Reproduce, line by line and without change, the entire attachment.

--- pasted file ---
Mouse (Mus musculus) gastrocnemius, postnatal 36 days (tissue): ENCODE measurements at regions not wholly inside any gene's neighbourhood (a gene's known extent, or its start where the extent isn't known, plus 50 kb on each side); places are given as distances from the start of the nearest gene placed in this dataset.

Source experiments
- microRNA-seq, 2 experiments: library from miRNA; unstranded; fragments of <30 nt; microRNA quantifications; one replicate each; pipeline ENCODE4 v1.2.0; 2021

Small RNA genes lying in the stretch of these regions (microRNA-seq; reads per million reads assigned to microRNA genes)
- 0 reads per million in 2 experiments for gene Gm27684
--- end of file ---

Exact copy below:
Mouse (Mus musculus) gastrocnemius, postnatal 36 days (tissue): ENCODE measurements at regions not wholly inside any gene's neighbourhood (a gene's known extent, or its start where the extent isn't known, plus 50 kb on each side); places are given as distances from the start of the nearest gene placed in this dataset.

Source experiments
- microRNA-seq, 2 experiments: library from miRNA; unstranded; fragments of <30 nt; microRNA quantifications; one replicate each; pipeline ENCODE4 v1.2.0; 2021

Small RNA genes lying in the stretch of these regions (microRNA-seq; reads per million reads assigned to microRNA genes)
- 0 reads per million in 2 experiments for gene Gm27684